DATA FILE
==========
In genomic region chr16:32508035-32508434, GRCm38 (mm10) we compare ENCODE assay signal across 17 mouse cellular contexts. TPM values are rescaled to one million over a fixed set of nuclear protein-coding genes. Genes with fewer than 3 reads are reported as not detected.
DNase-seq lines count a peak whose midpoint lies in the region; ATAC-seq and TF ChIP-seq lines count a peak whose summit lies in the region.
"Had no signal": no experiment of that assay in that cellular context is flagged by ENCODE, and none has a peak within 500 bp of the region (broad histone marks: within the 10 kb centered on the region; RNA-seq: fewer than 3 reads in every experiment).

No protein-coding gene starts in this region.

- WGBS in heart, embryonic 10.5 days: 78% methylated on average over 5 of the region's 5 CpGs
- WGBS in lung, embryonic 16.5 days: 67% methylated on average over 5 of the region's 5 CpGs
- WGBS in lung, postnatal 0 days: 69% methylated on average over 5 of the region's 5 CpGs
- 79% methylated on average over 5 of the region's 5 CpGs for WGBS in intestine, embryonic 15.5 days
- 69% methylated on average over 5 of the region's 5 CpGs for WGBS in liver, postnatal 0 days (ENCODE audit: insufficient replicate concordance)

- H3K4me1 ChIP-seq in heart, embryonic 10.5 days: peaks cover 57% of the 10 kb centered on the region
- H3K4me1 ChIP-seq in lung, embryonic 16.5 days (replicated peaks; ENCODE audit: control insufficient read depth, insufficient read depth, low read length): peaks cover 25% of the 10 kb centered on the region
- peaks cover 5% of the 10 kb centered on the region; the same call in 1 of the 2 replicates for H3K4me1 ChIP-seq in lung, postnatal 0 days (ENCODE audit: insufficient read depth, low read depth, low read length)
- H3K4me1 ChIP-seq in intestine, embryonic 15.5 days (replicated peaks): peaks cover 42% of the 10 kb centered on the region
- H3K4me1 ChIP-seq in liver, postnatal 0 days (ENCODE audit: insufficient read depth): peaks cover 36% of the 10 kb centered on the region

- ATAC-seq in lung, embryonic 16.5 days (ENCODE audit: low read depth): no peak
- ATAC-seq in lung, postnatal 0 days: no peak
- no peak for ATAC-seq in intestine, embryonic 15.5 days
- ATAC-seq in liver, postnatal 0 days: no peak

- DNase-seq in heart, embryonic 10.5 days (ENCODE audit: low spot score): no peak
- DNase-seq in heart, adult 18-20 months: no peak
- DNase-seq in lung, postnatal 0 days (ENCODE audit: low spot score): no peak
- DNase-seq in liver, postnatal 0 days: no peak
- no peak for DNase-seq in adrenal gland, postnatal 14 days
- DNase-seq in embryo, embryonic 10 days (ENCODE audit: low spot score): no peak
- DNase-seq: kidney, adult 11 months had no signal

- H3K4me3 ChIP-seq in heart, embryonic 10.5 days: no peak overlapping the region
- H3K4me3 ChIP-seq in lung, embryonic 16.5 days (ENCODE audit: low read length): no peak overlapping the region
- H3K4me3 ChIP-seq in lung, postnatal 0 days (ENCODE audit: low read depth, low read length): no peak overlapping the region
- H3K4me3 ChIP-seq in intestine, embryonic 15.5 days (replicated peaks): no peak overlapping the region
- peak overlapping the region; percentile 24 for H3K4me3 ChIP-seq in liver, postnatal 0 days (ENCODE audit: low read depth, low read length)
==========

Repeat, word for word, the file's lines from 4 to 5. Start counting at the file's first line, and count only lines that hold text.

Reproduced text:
No protein-coding gene starts in this region.

- WGBS in heart, embryonic 10.5 days: 78% methylated on average over 5 of the region's 5 CpGs